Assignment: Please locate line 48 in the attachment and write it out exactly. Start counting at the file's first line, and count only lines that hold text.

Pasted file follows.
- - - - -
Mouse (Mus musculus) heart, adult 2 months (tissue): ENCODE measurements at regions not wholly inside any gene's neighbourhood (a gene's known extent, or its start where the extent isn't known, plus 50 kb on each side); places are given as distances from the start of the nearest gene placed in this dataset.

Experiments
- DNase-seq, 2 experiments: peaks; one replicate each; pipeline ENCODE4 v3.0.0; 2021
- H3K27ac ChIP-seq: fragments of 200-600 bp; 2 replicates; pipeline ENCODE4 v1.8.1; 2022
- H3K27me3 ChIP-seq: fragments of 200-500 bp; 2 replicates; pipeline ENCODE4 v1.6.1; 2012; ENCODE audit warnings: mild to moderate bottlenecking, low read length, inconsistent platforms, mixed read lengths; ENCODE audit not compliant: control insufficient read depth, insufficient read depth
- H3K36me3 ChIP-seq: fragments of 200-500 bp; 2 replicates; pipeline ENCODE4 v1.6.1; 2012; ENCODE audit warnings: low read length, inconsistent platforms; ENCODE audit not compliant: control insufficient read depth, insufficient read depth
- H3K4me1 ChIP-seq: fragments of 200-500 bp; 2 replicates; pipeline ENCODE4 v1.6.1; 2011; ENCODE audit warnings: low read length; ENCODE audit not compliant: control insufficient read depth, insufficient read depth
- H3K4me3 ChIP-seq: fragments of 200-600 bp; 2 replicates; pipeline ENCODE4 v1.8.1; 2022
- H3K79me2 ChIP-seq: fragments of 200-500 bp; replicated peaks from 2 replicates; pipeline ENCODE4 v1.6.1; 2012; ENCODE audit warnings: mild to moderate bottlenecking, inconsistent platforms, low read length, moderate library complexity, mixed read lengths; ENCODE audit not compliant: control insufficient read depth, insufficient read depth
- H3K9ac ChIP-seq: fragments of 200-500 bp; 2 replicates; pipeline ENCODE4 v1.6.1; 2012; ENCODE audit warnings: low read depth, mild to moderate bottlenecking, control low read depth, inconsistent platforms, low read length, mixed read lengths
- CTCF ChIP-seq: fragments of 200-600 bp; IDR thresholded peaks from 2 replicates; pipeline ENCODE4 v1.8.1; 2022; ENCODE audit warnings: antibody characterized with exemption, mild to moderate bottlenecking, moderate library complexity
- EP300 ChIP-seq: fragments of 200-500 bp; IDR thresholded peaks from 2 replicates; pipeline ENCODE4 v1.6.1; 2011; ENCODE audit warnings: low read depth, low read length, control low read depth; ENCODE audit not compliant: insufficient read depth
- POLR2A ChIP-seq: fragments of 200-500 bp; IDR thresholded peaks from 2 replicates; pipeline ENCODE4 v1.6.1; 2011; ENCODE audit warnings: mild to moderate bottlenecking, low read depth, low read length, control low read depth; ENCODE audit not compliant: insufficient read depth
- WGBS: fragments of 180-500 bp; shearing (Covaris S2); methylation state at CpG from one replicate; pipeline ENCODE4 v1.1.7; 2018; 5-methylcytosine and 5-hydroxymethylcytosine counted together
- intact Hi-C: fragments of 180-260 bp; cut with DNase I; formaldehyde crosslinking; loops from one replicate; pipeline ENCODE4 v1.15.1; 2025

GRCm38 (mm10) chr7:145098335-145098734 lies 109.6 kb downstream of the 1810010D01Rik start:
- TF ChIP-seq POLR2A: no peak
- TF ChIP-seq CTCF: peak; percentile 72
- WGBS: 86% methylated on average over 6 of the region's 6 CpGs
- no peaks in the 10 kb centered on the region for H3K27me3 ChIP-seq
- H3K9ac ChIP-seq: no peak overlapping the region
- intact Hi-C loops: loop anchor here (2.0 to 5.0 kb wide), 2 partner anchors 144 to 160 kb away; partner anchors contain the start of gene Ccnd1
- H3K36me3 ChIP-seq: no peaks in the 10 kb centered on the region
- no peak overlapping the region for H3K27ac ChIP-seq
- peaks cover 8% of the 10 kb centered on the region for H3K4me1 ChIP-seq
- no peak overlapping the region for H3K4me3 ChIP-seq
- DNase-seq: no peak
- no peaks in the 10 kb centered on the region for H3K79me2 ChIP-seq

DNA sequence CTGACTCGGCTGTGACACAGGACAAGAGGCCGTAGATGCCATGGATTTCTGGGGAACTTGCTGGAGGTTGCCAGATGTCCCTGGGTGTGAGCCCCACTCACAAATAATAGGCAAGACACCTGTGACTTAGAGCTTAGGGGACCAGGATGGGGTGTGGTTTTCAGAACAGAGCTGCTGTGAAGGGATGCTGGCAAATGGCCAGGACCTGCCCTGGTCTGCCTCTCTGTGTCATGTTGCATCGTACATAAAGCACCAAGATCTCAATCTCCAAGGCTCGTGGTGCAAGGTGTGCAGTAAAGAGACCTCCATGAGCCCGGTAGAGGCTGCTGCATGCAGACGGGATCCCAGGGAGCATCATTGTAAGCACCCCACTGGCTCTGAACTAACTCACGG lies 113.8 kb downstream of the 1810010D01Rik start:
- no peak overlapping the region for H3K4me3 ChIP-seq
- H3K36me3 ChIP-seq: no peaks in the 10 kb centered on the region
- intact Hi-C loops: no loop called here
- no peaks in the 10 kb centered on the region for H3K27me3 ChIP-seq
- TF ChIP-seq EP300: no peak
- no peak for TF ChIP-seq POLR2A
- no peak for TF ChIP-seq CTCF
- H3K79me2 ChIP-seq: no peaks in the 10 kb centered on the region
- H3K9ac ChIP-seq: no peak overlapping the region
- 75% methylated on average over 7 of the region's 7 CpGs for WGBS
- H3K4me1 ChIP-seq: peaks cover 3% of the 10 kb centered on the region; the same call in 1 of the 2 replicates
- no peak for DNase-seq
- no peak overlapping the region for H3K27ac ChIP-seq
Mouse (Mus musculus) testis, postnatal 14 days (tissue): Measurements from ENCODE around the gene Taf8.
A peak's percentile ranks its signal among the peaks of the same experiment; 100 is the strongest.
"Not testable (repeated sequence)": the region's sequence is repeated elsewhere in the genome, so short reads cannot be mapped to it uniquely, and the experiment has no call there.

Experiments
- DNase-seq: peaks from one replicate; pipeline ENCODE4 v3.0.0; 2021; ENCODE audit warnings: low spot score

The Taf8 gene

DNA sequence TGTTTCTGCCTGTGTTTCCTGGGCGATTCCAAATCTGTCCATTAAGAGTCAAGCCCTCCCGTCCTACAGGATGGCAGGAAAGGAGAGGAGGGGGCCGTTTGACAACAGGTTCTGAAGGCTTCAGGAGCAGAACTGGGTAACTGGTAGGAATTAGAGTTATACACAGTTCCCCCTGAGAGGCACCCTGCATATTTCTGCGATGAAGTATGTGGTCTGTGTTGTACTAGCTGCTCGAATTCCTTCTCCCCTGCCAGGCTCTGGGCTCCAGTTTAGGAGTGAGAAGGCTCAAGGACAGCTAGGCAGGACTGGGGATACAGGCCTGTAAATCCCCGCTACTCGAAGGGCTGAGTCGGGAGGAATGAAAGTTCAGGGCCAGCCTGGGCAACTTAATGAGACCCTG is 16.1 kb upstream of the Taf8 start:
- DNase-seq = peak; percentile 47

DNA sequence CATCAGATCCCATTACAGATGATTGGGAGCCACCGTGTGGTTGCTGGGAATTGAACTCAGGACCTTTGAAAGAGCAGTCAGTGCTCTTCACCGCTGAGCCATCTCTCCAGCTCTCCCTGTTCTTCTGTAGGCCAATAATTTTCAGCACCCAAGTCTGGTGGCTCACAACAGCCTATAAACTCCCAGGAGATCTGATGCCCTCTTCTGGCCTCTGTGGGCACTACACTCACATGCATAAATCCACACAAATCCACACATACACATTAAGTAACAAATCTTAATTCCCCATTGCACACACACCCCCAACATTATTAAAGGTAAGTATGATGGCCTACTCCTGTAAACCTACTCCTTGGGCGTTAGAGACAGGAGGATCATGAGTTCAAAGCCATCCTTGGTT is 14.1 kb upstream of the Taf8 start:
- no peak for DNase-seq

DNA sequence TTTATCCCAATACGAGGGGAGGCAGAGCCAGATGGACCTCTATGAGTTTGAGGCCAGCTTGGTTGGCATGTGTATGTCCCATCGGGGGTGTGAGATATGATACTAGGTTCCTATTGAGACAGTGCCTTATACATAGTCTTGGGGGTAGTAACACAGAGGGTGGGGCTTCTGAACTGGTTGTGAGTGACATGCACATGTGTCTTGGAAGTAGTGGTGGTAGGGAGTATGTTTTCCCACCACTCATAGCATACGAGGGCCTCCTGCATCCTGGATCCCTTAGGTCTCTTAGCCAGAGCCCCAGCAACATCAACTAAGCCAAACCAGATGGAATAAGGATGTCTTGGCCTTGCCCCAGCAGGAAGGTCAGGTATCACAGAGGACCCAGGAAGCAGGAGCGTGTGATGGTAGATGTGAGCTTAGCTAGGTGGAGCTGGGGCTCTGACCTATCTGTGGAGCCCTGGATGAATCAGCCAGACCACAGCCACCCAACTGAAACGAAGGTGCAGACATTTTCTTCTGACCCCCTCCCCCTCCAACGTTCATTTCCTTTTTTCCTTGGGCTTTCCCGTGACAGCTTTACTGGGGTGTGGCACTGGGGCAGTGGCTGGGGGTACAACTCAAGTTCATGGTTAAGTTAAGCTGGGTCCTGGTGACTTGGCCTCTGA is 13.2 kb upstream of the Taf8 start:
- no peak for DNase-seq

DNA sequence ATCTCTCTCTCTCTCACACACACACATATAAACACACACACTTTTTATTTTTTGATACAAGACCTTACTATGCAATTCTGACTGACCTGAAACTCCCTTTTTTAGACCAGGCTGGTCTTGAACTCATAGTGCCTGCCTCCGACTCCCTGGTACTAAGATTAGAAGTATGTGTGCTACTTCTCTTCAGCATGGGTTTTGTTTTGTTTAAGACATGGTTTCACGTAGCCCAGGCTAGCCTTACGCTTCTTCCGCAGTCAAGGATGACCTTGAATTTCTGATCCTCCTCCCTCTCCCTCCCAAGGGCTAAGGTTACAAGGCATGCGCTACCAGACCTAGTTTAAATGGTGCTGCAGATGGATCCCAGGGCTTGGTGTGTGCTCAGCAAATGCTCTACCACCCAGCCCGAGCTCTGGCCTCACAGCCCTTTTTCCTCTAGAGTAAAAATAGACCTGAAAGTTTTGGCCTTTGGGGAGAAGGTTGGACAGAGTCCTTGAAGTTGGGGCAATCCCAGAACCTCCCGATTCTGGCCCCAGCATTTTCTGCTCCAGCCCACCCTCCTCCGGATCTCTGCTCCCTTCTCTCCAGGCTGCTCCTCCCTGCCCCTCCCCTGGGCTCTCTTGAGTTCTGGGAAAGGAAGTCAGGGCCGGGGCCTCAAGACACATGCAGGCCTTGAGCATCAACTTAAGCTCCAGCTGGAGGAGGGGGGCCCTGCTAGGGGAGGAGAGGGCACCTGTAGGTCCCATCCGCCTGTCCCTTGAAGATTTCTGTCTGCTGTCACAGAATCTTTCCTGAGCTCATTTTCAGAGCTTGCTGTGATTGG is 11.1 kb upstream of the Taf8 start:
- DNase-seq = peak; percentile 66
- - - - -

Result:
The Taf8 gene